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The Role of the Board Chair

The board chair (also referred to as the chairman, chair-woman or chairperson of the board of directors) is a key leadership position. The board chair is a member of the board of directors who is elected by the board for a specified term. The bylaws of a cooperative will generally define the rights and duties of the chair.

 

The chair presides over board meetings, ensures that business is conducted in an orderly fashion and oversees discussion and attempts to lead the board to consensus. The chair works closely with the chief executive officer (CEO). The board chair also is often an officer of the cooperative and signs contracts and loan agreements. The chair appoints the chairperson of committees and is usually an ex-officio member of board committees. The chair also oversees the preparation of the board packet and manages the quantity, quality and timeliness of information presented to the board members.

 

The board chair should be a seasoned director with respected leadership and interpersonal skills. In executing his or her duties, the chair must also follow all rules and regulations imposed by state or federal law or by the cooperative’s articles of incorporation or bylaws. Failing to comply with these regulations could result in actions of the board being challenged or invalidated. The chair should be able to direct meetings and keep directors on task.

 

The chair should be able to define and clarify comments and convey the meaning of other directors clearly for the minutes. The chair must be able to communicate effectively with employees, customers, suppliers and, most importantly, with the cooperative membership. A good board chair must be able to:

  • guide fellow board members in achieving consensus and unity
  • motivate other board members to carry out their board responsibilities
  • act as a spokesperson for the cooperative to the members and community and
  • oversee the orientation of new directors and assess the on-going development needs of directors to ensure they have the skills and knowledge to fulfill their responsibilities

 

The Chair’s Role in Meetings

The board chair may be called on to make or enforce procedure rulings that impact controversial decisions. It is advisable for the board to adopt rules of procedure for membership meetings, board meetings and board committee meetings. Operating under the strict formality of procedural rules may be inefficient for routine actions. However, it is important to have an established procedure in place in the event of a dispute. Boards frequently adopt well-known procedural rules like Robert’s Rules of Order or other similar rules for meetings. The board chair should be familiar with the cooperatives rules and procedures for meetings and enforce them fairly. Procedural decisions by the chair are rare when the cooperative is performing well and when all constituencies are satisfied. Procedural decisions increase in importance when there is conflict within the cooperative.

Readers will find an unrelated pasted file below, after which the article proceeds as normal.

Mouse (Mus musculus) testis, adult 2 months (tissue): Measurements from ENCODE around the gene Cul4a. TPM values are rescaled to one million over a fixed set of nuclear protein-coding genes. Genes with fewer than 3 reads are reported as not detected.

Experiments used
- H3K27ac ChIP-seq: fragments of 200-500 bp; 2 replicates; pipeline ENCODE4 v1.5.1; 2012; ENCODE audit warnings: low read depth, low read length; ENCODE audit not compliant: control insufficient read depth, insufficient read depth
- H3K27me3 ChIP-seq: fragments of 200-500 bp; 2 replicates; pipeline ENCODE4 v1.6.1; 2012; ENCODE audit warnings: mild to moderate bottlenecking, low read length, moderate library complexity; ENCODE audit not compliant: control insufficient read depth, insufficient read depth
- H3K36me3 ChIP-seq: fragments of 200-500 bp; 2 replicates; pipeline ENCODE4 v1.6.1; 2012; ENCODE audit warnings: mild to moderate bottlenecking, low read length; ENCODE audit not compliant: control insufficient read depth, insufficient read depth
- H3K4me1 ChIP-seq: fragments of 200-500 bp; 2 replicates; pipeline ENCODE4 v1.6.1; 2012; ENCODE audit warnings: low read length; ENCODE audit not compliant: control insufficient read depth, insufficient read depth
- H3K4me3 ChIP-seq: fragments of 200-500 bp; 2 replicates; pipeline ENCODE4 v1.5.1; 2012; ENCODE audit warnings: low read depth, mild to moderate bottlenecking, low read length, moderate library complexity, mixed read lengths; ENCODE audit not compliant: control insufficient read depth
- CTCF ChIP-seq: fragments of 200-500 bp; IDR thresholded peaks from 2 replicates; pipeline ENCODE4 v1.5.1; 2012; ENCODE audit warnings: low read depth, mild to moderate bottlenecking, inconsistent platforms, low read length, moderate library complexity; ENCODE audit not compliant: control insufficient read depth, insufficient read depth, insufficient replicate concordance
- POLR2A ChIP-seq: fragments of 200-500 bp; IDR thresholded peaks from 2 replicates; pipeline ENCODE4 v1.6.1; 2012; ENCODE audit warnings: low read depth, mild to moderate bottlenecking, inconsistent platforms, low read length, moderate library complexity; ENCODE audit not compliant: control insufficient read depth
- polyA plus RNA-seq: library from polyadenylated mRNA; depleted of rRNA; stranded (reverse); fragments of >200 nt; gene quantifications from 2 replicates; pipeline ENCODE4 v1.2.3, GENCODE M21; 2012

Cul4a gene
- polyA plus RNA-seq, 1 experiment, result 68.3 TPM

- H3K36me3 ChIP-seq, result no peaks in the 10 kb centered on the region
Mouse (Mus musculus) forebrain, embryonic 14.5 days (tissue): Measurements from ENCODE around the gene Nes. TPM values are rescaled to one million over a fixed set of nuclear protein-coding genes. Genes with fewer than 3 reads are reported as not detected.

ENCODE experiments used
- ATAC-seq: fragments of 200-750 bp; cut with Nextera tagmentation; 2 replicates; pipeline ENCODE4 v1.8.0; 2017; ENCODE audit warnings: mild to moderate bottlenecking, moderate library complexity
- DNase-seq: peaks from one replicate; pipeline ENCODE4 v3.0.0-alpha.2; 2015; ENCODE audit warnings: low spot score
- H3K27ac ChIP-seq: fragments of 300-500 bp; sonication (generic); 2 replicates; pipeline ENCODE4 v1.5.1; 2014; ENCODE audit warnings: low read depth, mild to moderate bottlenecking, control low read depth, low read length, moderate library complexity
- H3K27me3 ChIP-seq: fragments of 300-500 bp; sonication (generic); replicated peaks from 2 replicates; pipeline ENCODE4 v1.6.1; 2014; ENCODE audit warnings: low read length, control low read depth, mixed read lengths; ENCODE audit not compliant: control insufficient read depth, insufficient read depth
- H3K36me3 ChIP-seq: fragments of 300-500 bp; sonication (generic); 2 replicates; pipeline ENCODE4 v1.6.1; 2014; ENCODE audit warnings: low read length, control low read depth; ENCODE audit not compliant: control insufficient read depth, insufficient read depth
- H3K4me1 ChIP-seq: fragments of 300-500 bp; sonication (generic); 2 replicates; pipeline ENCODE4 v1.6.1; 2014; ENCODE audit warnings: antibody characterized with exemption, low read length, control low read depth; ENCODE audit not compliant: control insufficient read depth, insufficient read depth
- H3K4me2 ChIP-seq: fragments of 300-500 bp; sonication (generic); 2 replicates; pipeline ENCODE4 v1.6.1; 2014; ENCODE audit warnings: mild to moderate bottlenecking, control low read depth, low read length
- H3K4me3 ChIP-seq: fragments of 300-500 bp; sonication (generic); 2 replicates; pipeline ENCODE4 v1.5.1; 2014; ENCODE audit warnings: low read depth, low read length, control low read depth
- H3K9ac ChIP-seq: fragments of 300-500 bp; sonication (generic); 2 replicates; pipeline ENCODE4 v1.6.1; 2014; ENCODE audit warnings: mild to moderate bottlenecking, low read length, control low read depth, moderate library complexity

Not all actions in the boardroom require formal motions and procedures. It is equally important for the board chair to understand efficient methods of determining consensus and moving along with decisions. The chair can call for a non-binding vote (straw poll) to determine if further discussion is needed. In other cases, the chair can expedite business by avoiding a formal vote. On routine or unimportant matters, the chair can assume consensus until someone objects. An example would be “there being no corrections, the minutes stand approved”. If an objection is made, the chair ignores the assumed approval and institutes a formal vote. In some instances, a board chair can accomplish more by building consensus rather than instituting formal votes. The chair can summarize the “sense of the meeting” indicating that a general agreement was reached even though no formal vote was taken. This can be useful in preliminary discussions.

 

The Chair’s Responsibility for Board Conduct

Every cooperative board should have policies and clear expectations for board member conduct. Despite these expectations, the conduct of board members can occasionally become an issue. Common problems include disrespect for other members, dominating board discussions, inadequate meeting preparation, failure to maintain confidentiality and failing to publicly support board decisions. The responsibility of addressing these issues falls to the board chair. While it is human nature to avoid uncomfortable situations, the board chair should address these issues as soon as they become evident. A good first step is to meet with the board member informally and attempt to uncover the real issues that the board member is concerned about. The chair should be direct in informing the board member that the conduct is interfering with the efficient operation of the board.

 

In rare instances, a board may be faced with removal of a difficult board member. This could be due to violation of board policy such as conflict of interest, unethical behavior or failure to attend meetings. In other cases, the issues involve consistent and flagrant behavioral problems such as disrespect for other members, disrupting the meeting or otherwise interfering with the operation of the board. The process of removing a board member is usually initiated by the board chair in accordance with the procedures specified in the cooperative’s bylaws.

 

What Makes an Effective Chair?

To be an effective leader, the board Chair must be respected by the other board members, the CEO and the membership. The Chair must be perceived as fair and impartial. A good chair also should be open-minded and encourage board members to voice their views. This is critically important because the best decisions are those made after a free and open discussion. The effectiveness of a board of directors is severely limited if meetings are run in a way that discourages discussion, questions and conflicting opinions. The chair must balance the value of encouraging discussion and questions with the need to make important decisions in an appropriate time frame. On occasion, this means the chair must call an end to discussion and call for a vote before all directors feel they have had sufficient time to convince others of the validity of their viewpoints. Leading the board to a decision without discouraging directors from expressing their views is the hallmark of a good chair.